Type of Control System

Accounting top down Bottom up Bottom up Bottom up based on drum buffer rope concept Bottom up

Time Horizon

Short

Long

Long

Medium

Medium

The Concept of Variability or Statistical Variation.

Ignores it. Someone is responsible for every problem or variance.

See the Deming column to the right.

Recognize common causes of variation come from the system. Special causes are small. Also recognizes variation from tampering & structural or seasonal factors.

Important idea. Variation can cause floating bottlenecks. Thus, a drummer is needed to balance the flow of work.

Recognition through the use of JIT and quality concepts. Otherwise not explicitly stated.



Exhibit 3
Responsibility Accounting Advantages and Disadvantages

Advantages

Disadvantages

1. Provides a way to manage a large diversified organization. Better decisions can be made at the local level.

The point at left has some credibility at the division level, but the system must be managed as a system not a group of subsystems. A RA stovepipe organization creates conflicts between segments, e.g., transfer pricing problems, purchasing department buying on the basis of price, production departments pushing defective products downstream to maximize labor efficiency and production volume measurements.

2. Provides incentives to department managers and individuals to optimize their individual performances.

This causes competition between segments and individuals rather than cooperation and teamwork. Prevents goal congruence. Creates slack and excess, e.g., inventory buffers, excess capacity, people, and vendors. Promotes ranking people which ignores statistical variation. According to Deming, this destroys moral, intrinsic motivation and teamwork.

3. Provides managers with the freedom to make local decisions.

Tends to ignore many, if not most interdependencies within the system. Decisions are based on self interest rather than the best interest of the system.

4. Provides top management with more time to make policy decisions and engage in strategic planning.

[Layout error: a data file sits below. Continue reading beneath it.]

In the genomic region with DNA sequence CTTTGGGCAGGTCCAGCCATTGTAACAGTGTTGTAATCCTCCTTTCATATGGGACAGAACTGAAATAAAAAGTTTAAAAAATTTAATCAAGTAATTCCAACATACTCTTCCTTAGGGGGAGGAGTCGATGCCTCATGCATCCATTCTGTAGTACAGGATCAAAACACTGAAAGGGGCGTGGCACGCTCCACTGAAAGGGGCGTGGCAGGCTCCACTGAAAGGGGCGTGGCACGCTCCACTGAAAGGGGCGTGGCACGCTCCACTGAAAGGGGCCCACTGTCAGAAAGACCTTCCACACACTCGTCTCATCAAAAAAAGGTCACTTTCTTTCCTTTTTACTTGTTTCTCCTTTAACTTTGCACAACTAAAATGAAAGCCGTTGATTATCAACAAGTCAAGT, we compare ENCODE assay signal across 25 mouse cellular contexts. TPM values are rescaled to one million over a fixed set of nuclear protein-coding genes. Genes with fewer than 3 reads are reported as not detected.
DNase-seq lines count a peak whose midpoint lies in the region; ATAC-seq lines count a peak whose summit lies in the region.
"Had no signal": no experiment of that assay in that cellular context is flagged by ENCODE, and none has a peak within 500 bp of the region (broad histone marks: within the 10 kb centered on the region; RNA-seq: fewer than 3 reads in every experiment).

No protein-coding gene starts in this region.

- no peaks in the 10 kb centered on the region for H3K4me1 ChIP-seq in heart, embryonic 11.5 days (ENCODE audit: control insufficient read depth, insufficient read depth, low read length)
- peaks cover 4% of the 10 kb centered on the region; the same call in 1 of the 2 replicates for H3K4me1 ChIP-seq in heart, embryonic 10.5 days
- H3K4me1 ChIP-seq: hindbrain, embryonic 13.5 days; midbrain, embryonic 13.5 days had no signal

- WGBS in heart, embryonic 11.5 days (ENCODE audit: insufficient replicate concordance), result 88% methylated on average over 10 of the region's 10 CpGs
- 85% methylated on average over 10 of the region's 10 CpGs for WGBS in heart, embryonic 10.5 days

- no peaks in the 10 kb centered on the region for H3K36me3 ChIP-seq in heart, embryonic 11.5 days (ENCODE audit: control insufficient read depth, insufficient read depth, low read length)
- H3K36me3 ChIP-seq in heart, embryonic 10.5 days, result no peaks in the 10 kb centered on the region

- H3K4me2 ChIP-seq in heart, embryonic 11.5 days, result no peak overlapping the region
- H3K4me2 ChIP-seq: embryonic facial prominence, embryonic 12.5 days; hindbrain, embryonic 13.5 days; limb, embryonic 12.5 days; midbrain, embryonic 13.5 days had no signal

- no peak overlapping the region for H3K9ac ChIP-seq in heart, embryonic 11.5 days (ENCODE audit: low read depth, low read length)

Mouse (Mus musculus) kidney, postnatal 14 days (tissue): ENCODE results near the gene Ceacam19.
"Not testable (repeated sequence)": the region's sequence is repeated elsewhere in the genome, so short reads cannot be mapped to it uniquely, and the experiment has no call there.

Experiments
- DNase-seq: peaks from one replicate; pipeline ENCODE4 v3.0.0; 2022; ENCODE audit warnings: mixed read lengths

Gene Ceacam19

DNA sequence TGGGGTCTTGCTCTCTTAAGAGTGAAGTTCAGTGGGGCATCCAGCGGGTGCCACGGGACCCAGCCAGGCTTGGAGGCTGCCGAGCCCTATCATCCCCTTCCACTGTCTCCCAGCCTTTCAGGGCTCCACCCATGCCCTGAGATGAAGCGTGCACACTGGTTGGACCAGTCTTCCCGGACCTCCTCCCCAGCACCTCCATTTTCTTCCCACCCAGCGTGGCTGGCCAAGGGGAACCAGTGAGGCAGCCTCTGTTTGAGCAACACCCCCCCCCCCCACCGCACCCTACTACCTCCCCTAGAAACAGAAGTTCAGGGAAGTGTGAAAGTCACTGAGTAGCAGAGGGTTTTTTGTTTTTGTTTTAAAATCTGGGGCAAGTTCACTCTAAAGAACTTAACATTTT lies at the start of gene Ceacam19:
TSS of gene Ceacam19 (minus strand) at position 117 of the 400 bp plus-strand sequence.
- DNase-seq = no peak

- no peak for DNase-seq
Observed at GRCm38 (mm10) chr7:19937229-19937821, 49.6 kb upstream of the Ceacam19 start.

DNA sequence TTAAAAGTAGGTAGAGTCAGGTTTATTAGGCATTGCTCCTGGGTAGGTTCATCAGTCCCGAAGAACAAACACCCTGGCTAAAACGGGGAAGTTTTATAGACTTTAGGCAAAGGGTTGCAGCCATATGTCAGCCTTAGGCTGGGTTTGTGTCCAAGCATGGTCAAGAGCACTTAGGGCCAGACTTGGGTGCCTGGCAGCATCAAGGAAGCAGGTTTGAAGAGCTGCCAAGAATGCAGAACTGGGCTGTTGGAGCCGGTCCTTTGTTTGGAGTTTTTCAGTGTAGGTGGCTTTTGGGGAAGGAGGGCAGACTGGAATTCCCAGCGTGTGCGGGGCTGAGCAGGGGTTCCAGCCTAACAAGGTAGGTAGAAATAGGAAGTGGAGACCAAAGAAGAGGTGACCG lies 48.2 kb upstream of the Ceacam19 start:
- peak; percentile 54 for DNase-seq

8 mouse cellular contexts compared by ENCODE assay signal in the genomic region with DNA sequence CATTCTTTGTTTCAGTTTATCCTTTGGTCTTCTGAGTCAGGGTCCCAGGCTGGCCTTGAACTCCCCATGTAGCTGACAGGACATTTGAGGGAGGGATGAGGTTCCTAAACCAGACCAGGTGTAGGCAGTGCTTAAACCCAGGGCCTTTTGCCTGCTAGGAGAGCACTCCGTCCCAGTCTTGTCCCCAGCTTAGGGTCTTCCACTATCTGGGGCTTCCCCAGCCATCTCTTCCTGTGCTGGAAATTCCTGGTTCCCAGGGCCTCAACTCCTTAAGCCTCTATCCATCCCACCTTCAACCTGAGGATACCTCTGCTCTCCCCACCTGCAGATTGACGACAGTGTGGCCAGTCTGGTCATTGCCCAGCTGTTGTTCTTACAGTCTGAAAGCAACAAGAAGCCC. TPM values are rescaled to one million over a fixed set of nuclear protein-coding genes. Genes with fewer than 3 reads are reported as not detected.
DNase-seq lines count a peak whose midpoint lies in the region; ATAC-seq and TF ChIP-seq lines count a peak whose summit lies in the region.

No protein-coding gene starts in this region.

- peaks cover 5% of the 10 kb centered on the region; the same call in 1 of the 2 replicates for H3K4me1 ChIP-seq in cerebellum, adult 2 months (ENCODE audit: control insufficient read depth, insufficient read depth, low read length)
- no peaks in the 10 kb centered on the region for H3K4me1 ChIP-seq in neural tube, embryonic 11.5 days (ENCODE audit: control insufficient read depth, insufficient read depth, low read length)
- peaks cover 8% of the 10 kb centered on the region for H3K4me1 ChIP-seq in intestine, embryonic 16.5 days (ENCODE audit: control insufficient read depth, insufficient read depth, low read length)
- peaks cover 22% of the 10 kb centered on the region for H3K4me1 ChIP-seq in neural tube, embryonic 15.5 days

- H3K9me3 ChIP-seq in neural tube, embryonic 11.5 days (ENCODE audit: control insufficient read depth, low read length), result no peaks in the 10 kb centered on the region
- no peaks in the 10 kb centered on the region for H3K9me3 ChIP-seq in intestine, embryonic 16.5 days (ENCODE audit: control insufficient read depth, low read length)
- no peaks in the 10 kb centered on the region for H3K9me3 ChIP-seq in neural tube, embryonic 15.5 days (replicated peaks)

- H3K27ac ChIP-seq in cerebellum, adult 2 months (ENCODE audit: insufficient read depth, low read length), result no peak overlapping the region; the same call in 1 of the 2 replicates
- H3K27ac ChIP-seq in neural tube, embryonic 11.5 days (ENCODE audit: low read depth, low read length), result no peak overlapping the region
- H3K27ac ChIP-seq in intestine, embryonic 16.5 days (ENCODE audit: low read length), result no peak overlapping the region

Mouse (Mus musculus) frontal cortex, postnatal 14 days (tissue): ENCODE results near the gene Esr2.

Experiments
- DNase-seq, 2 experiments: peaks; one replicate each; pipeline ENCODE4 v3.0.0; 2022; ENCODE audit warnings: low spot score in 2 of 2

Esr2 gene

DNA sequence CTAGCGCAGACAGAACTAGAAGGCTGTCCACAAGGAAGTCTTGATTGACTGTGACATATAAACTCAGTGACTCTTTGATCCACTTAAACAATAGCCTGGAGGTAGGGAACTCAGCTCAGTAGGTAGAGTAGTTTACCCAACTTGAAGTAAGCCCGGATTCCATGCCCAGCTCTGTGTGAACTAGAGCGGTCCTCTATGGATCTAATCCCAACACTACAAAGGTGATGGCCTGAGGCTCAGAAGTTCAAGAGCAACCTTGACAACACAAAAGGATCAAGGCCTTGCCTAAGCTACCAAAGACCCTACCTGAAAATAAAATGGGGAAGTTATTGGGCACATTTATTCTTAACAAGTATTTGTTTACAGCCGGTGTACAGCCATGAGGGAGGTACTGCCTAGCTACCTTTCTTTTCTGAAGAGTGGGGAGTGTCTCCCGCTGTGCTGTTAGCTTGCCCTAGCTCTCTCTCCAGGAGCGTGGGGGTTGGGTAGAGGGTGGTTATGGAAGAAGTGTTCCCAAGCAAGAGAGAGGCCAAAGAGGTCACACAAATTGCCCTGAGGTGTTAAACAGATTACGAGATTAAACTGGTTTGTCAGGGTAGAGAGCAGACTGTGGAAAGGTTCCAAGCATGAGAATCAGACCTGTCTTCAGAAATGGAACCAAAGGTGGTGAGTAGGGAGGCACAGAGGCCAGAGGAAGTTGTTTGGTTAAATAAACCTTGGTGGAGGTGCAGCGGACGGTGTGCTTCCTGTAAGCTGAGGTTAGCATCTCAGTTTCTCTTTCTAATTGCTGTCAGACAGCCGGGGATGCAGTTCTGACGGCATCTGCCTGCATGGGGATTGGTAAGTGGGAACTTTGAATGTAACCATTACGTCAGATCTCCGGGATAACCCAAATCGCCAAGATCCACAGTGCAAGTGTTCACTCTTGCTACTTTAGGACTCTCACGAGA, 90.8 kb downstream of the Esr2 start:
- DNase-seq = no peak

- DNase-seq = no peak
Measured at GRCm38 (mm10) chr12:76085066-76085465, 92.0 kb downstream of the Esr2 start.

According to Deming, a system cannot manage itself.

5. Allows management to avoid understanding the system by using top down remote control based on accounting measurements. Supports point 4.

This is how management accounting lost relevance according to Johnson and Kaplan.

The top down approach also ignores the concept of continuous improvement and Deming’s concept of leadership, i.e., managers need to understand the system so that they can help facilitate improvement, not judge and blame people for variations in financial accounting results.

6. Supports management and individual specialization based on comparative advantage.

Specialist can not understand the system and the system cannot manage itself.

7. Overall, it supports individualistic capitalism.

Overall, it conflicts with communitarian capitalism and a Company’s attempt to change to the team oriented model.

 

Exhibit 4
Control Tools to Influence Behavior*

Type of Control Tool

Focus

Examples

Results

Outcomes.

Budget comparisons for sales and cost variances, output goals and management by objectives (MBO).

Actions:

Behavioral constraints -

Preaction reviews -

Action accountability -

Redundancy -

Actions or tasks.

Restrict actions.

Require authorizations to act.

Define and track actions.

Redundant tasks to detect errors.



Security locks, passwords.

Voucher system for cash payments.

Standard set & sequence of tasks.

Two individuals inspect same item.

Personnel

Social structure and culture of the organization, attitudes.

Groups include:

Explorers - seek continuous improvement.

Scouts -

Settlers -

Dead-enders - resist change to status quo.

*McNair, C. J. 1996. Responsibility accounting and controllability networks. Chapter E4. Handbook of Cost Management. Warren, Gorham & Lamont.